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A D.C. show unearths beauty of the Buddha

WASHINGTON -- The pirate's chest of doubloons underneath the palm, the rich tomb of a pharaoh, a Mason jar of money hidden in the yard -- who of us has not considered finding buried treasure? This makes it easy to imagine the worker who discovered the Buddha grave of Qingzhou above the River Yang, and the shiver he experienced at the moment he turned over its first colored-limestone head.

The head was gently smiling. Its stone curls had been painted a deep blue. Once, its smooth skin had been gilded: Fifteen centuries ago, that face had shone like gold.

The worker who found it in October 1996 drove a bulldozer. He was leveling the playground at the Shefan Primary School in Qingzhou, a northeastern Chinese city of 890,000 in the province of Shandong. First one head was uncovered, then another. Eventually, 143 more were unearthed.

These weren't just heads but bodies -- of many standing Buddhas flanked by their attendants, some in relief, others in the round, all elaborately clad, with their finely draped and knotted layered robes and mantles, and their necklaces of gold carved into the stone. A crowd gathered around the discovery. Among them were the curators who worked a few yards away at the municipal museum. With the army's aid, they took control of the site.

All the statues had been broken. Bits and pieces of 400 were uncovered. A number of the most complete are now on exhibition at the Arthur M. Sackler Gallery here, in "Return of the Buddha: The Qingzhou Discoveries," a show of 35 stone figures.

Some stand in holy fire, also carved of fine-grained limestone. Others come with dragons playing at their feet.

One part of their formula is a look of rigid symmetry that is subtly contradicted by little visual surprises. Another is the way these statues tend to come in static triads, all three of the figures facing toward the viewer, with the Buddha at the center and bodhisattvas at his sides. (These bodhisattvas, the Buddha's allies, have compassionately declined Nirvana's nonexistence to remain within the world and aid its human beings.)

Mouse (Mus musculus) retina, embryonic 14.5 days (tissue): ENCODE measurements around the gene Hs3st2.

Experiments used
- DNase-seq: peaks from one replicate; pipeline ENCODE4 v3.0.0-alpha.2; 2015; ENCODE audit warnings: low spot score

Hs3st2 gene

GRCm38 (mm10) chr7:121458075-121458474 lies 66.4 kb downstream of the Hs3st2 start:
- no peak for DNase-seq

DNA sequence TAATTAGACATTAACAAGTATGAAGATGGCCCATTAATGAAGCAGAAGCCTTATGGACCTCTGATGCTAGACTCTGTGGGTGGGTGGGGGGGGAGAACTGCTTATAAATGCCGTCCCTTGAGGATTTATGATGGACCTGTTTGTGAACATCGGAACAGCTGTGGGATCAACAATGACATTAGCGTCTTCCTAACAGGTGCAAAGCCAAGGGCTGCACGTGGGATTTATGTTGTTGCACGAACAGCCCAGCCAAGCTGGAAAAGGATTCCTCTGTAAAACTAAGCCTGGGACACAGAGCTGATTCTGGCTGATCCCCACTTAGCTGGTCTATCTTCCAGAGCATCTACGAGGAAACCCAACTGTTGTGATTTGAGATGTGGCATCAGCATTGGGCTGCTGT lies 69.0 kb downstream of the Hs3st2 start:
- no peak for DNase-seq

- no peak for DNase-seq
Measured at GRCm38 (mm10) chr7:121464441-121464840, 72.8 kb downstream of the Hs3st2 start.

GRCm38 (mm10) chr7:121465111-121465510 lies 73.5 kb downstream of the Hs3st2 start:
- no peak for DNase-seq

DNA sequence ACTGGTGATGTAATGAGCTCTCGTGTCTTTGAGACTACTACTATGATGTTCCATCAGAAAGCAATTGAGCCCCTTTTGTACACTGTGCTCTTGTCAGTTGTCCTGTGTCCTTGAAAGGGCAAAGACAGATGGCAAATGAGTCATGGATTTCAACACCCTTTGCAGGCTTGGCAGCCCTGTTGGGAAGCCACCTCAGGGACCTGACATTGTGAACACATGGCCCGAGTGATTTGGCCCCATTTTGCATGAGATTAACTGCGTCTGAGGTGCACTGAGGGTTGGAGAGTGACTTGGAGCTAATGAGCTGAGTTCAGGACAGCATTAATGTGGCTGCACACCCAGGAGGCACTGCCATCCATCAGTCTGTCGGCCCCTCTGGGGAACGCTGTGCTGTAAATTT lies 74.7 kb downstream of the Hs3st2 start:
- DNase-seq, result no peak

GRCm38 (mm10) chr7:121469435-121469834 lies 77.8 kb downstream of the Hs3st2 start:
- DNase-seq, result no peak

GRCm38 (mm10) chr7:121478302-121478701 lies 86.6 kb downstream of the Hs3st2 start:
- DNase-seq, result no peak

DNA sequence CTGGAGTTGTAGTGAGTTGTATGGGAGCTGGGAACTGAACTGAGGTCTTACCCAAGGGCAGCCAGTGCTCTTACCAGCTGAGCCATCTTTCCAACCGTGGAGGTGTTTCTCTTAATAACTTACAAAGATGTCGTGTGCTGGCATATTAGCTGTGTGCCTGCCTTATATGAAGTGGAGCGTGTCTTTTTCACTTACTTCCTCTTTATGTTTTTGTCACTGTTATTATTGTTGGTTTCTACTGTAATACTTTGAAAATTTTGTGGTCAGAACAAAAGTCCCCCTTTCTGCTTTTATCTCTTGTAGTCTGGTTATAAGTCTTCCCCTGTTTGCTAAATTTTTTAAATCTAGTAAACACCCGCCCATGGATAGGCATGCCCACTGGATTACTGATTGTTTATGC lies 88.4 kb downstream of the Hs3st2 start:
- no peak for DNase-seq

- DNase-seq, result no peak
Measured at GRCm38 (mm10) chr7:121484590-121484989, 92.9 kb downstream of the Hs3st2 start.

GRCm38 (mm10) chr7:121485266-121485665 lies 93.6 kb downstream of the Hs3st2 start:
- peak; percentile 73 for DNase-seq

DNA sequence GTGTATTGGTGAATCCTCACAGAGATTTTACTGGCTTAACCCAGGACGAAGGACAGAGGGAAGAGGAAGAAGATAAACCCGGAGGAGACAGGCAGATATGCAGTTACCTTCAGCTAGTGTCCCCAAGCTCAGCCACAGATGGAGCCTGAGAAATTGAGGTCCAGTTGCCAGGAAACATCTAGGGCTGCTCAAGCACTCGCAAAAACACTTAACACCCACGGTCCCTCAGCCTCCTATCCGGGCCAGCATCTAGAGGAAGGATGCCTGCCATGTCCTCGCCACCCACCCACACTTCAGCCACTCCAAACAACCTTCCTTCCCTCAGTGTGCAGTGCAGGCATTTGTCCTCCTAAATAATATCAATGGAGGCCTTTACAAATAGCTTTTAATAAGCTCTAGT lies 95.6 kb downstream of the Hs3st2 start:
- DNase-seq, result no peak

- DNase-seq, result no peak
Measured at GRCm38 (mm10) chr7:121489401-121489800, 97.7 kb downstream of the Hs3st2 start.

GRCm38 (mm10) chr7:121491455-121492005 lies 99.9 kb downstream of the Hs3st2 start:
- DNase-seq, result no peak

The statues at the Sackler look calm, well-fed, wise. They are dressed in clothes of splendor. Their poise is poise incarnate. Their balance is exquisite, and their beauty is immense.

Theirs is a great episode in the history of art, and an episode as telling in the history of faith.

The Buddha grave was a sloped and well-cut pit in which broken statues, too holy to discard, had been reverently interred. The heads were placed around the sides, the torsos toward the center.

Also in the grave were a bowl, for offerings, and 119 coins.

Style dates the statues: They were carved in the 6th century, buried in the 12th. No one knows what broke them. But they hadn't been attacked. Their faces are intact. The coins date their interment: It was around 1107 that the grave was filled in.

The Buddha found enlightenment in India, and there is some trace of India in these works. But not a lot. Indian art is fleshy, often sexy, while the statues at the Sackler, beneath their poured-on clothes, have insubstantial bodies. They look Chinese.

Western art is restless; it changes all the time. Chinese art seems part of a continuum. Every time you see a piece of Chinese art you sense within it the undiscarded influence of 6,000 years.

What makes these statues matter more than many others is that they bring to that rich heritage a concentrated gentleness rarely seen before: a holy, loving calm.

But northern China wasn't calm. Throughout the 6th century -- while Buddhism grew there, and these statues were produced -- the land was ruled by short-lived dynasties and overrun by armies. The serenity of these figures contradicts the turmoil.

What is missing from the Sackler's show is any trace of menace. Much older Chinese art intimidates the viewer. Anyone who has scanned the Chinese jades and bronzes of previous millennia will have noticed that the image these things most often share is that of the taotie, a fierce, abstracted monster whose horned and fanged and round-eyed face had been glaring out of Chinese art for 4,000 years.

The Buddha is the opposite of scary. His palms are turned out.The Buddha doesn't threaten. What he does is reassure.

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